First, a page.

Why Your New Year’s Resolutions Always Fail

KUT’s “Two Guys on Your Head” co-host and UT professorArt Markman on why your New Year’s resolutions always fail.

By the time you read this, your New Year’s resolutions have probably failed already. The most popular resolutions are things like losing weight, getting in shape, and quitting smoking. If you are one of the many people who have given up on your resolutions, you don’t need to wait until late next December before you try again.

Changing behavior is hard, because your existing habits are memories that relate the situations you encounter with the actions you are supposed to perform in those situations. These habits involve brain circuits that run through the basal ganglia—brain structures that lots of other animals like rats, mice, and deer also have. The circuits engage your goals and orient you toward information that will help you to achieve those goals. For ease of discussion, I call this “the Go System.”

Memories of all kinds (habits included) pop out automatically when there is a cue in the environment that triggers them. Stand in your kitchen, and habits related to eating are engaged. For smokers, particular friends, drinks, or locations may bring out the goal to smoke. Memories are retrieved without having to think about it. So, your brain is constantly looking for memories of what to do, and engaging the Go System to lead you to perform those actions.

Once your Go System engages a goal to do an action, it is remarkably good at focusing you on objects and plans that will help you achieve that goal. Things related to achieving the goal (like food or cigarettes) become more desirable. Things unrelated to achieving the goal become less desirable.

If you are trying to refrain from these types of behaviors, then you have to make use of a set of brain mechanisms that run through the frontal lobes of your brain that I call “the Stop System.” This system tries to fight off or inhibit goals that you have engaged. Unfortunately, the Stop System is weaker than the Go System. It can be impaired by stress, drugs and alcohol, and even overuse. So, if you constantly rely on the Stop System to make your New Year’s resolutions come true, you are likely to fail.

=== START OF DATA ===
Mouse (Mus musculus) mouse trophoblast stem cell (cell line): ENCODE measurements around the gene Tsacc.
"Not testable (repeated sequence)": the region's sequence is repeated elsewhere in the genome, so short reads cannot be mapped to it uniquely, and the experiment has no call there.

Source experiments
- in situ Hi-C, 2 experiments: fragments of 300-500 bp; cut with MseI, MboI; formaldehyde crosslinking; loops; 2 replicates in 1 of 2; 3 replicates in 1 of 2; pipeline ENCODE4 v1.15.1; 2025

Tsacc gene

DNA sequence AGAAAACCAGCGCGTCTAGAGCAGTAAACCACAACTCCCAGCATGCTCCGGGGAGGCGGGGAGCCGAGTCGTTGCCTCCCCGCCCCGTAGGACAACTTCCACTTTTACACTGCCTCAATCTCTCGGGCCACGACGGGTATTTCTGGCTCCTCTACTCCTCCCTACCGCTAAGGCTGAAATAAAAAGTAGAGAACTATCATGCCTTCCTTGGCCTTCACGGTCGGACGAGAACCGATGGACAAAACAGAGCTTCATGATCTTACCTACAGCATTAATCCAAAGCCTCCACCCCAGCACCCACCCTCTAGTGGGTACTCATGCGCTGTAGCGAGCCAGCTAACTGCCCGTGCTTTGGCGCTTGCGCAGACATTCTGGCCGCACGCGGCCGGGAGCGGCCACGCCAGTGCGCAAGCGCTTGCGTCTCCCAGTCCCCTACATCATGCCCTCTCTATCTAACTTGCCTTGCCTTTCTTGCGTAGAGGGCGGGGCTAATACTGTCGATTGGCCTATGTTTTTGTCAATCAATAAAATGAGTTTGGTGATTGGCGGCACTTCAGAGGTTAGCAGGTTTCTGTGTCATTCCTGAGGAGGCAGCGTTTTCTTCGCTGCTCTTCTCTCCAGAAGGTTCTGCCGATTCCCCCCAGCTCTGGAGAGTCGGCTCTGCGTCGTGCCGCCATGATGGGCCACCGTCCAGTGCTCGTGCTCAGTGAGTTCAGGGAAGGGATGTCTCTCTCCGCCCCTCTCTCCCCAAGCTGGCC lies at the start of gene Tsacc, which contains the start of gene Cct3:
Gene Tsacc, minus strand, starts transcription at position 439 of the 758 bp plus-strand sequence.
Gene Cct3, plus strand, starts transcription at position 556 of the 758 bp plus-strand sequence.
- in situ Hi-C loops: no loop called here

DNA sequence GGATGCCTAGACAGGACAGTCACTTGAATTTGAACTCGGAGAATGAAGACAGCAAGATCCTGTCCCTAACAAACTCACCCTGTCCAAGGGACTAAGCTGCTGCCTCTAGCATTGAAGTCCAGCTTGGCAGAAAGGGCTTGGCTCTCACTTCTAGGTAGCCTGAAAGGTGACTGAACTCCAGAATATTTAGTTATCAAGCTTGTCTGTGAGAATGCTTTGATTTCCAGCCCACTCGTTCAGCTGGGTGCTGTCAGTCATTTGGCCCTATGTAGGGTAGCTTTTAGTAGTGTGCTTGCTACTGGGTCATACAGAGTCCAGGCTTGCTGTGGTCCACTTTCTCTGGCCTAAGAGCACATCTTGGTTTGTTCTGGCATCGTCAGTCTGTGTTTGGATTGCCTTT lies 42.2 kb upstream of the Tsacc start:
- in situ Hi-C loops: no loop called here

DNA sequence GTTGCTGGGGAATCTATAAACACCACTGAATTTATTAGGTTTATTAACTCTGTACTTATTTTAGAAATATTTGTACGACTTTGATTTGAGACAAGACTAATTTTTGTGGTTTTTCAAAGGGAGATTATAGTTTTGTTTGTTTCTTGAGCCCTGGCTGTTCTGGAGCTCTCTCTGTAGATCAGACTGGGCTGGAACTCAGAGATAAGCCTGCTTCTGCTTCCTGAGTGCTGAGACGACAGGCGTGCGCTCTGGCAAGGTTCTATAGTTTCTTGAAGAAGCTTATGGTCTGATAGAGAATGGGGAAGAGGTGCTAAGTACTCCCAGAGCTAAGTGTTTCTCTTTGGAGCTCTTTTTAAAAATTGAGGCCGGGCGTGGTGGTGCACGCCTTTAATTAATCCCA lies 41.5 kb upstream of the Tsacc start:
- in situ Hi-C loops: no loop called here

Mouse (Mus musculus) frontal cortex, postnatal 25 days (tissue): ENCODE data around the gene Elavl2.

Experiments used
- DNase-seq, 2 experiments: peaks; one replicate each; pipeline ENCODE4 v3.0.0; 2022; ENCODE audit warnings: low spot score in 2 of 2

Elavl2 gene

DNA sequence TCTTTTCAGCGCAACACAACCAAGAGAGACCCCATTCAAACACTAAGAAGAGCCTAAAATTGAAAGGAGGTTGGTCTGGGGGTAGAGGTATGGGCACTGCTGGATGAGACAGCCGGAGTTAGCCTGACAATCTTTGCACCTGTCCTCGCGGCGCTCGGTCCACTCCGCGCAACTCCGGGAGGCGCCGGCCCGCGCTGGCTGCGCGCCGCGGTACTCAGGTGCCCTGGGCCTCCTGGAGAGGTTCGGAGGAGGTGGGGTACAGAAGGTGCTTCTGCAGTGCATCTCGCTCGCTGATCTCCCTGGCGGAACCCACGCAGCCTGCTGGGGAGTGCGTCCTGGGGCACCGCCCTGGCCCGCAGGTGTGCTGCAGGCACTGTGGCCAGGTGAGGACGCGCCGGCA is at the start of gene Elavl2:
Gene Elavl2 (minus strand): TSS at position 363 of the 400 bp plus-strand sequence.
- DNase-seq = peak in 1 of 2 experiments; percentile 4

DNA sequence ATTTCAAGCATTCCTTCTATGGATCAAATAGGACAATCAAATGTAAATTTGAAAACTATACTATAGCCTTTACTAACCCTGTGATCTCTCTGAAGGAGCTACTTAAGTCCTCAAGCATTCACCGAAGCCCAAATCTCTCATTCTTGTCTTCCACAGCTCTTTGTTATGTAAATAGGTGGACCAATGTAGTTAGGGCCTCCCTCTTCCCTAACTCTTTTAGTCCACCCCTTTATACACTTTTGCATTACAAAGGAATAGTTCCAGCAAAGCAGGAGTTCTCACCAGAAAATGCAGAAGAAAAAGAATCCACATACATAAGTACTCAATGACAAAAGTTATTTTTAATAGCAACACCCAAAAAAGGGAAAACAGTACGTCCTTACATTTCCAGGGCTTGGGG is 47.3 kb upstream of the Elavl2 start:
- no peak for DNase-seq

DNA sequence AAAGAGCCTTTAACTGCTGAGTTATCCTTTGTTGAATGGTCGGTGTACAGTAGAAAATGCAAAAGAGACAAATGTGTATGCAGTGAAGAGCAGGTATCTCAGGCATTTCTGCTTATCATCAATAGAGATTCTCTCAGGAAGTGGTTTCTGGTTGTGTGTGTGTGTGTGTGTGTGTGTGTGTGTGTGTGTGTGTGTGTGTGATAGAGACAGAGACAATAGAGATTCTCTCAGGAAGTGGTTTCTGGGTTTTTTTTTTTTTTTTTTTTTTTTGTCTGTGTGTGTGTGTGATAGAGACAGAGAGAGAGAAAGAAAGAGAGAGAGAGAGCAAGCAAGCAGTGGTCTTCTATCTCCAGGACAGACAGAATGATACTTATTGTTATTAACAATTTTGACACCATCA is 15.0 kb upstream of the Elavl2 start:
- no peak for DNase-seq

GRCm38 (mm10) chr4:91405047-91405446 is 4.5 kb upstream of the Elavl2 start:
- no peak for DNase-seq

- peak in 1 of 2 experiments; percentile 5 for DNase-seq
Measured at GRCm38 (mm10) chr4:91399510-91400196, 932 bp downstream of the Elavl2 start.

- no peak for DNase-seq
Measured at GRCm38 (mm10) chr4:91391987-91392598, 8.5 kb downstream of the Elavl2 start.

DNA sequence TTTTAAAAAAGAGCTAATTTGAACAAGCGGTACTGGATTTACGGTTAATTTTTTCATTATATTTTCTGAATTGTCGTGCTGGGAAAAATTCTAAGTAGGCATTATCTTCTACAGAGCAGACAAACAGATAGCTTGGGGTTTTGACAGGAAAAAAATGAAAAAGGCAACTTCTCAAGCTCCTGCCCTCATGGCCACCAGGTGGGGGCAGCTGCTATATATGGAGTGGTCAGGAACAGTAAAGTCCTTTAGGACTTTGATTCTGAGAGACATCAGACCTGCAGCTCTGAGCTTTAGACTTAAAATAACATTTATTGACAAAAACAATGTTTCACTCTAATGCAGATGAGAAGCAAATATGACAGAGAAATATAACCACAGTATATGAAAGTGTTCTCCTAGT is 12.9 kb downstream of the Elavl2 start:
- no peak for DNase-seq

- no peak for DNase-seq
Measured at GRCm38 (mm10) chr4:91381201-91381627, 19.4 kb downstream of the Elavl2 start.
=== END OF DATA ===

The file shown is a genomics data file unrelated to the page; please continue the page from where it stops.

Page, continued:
Instead of relying on the weaker Stop System to change your behavior, your goal is to reprogram your Go System so that you are focused on habits that lead to the long-term outcomes you desire.

First, you have to get to know your existing habits. Your habits allow you to act without thinking, so you are likely to be unaware of when and where you are doing something that gets in the way of succeeding with your resolutions. Before changing your behavior, take two weeks to catalog your existing behaviors.

Then, make sure that you focus your resolution on new actions you can perform that will lead to success. If you focus on what you are not going to do, you put all of the pressure on your Stop System rather than thinking about the actions that your Go System can engage.

Next, you want to focus on the specific actions you will take to reach your goal. Make sure you create a plan that puts those actions on your calendar. You need to get that specific, because until you try to schedule the actions, you won’t be aware of all of the conflicts that will keep you from achieving your goal.

Finally, don’t be afraid to enlist the help of other people. You are more likely to stick with your plan when there are other people holding you accountable. In addition, you should find other people who have succeeded at doing what you hope to accomplish and learn strategies from them.

If you focus yourself on reprogramming your Go System, you might just get your money’s worth from your gym membership this year.

Illustration by Drue Wagner

 
 
 

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